The 10 golden rules on how to haggle this Christmas
Sinead Ryan has some advice for those with the nerve to negotiate in the larger retail stores
Published 04/12/2015 | 02:30
You've taken a perverse pleasure doing it on holidays. You'll do it with a street trader but not a shop girl. The more you spend, the bigger the thrill.
What are we talking about? Well, haggling of course!
While most of us are happy to try and get a few quid off at a market stall in Malaga, or at a car boot sale in Carlow, would we try to talk the price down with the sales assistant in Brown Thomas? Not likely. Yet, haggling, or the art of persuading the price lower, if done properly, can result in real savings. But there are rules, and above all, you must realise the difference between barter banter and an argument.
Haggling isn't a stand-off between customer and retailer - it's an assumption that some goods may have wiggle room in them when it comes to the price being charged and if you don't ask, you won't get. Here are the rules to ensure successful haggling:
1 It works best with expensive products
Trying to wangle 50c off your cappuccino in Starbucks isn't going to fly, but getting €50 off a sofa in a furniture shop might. When big ticket items are involved, the shop is under pressure to get them off the floor. Whether it's white goods (washing machines, fridges etc), furniture or cars the price is invariably a little more flexible. The store doesn't want to be left with the items only to flog them in the sale for less anyway and the salesperson may well be on commission, which they're prepared to negotiate to get the sale.
2 Gather your facts
If you've seen the item cheaper online, or in another shop, use this as your opening gambit. The store may want to retain your custom, and they'll have been called out on the price difference. This is what we do with car or house insurance, so why not in a shop? At the very least, ask them can they price match, or throw in another item for free to sweeten the deal.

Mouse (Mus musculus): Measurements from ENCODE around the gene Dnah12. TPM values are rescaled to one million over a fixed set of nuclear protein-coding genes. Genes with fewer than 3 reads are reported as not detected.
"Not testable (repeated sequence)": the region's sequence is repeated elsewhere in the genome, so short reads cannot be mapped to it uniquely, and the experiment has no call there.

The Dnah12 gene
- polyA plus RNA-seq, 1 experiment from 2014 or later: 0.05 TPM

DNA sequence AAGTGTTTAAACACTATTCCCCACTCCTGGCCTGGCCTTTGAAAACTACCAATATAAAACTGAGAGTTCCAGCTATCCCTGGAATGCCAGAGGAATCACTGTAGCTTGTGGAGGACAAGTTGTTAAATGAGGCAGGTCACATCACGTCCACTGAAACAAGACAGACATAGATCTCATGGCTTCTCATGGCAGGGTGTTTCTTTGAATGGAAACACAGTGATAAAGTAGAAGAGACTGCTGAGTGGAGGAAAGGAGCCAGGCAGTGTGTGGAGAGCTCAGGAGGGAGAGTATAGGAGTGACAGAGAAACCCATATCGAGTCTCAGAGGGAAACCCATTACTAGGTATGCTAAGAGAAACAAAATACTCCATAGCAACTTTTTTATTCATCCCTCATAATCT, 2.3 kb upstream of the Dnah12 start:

3 Bulk buy
If you're buying several of the same item or on a shopping trip with friends where everyone's getting something, you should definitely be able to secure a discount on the deal. But don't expect it to be offered - you will have to ask. Remind them of the volume sale and how another store may be in a more grateful position.
4 Look for flaws
If items are slightly damaged, or look a bit grubby, but you're happy enough to buy, then ask for a discount to compensate you. The shop might be happy enough to get rid of the item. I do this all the time - most recently getting a no-quibble 20pc off in River Island for a dress with belt loops torn. A quick stitch at home and they were perfect!
5 Go Shopping with a student
Possession of a USIT student card or iConnect card gives discounts in loads of retailers including Accessorize, Sketchers, Oasis, New Look, Aldo and The Body Shop with 10pc off at the till. Bear in mind, you need to balance off this strategy with the cost of having said student trudging around with you for the day - just ask my daughter!
6 Cash is king
Despite the Minister for Finance's efforts to drag us all into a paperless economy, cash still talks when haggling for a bargain. You probably can't do it in a chain or department store, but small boutiques, local retailers, garages and gift shops along with service providers like mechanics, plumbers and electricians still appreciate the instant reward. Simply ask if there's "a discount for cash", and you'll soon find out. Neither of you should take offence at the question. Cash should never be in lieu of a receipt, though, so you have some comeback if needed.
7 Be Fat... or thin
Outsize clothing is always the last to sell off the rail. Sizes 10-16 are the most commonly sold, and bought in bulk by retailers. At sale time, they're desperately trying to sell off the micro size 6s and bigger 18-22s, and they recognise the market is more limited. Use your size to your advantage and offer to take two dresses, skirts or trousers off their hands… if they make it worth your while, obviously!
8 Up your game
In many shops, the lowly sales assistant isn't empowered to offer discounts; they'd lose their job if they did. If you sense a deal may be in the offing, ask to speak to the supervisor or manager instead. They may have the wiggle room their staff don't.
9 Mind your Manners
When bagging a bargain through haggling, always remain polite, but firm. Rudeness never won favour and you'll just feel bad tempered afterwards. Haggling is supposed to be fun! Use 'wrap up' phrases like, "Let's say €50 for the pair", or "How about we make that an even €100?" or "I heard Tuesday's your 10pc discount day…" (with a smile).
10know when to quit
Look, it's not going to work every time and you'll get better with practice. Never let haggling get embarrassing or out of hand. A quick query, a bit of a push and you'll know if you're in with a chance. If you're prepared to walk away, do so; if not, just shrug and buy. There's always next time!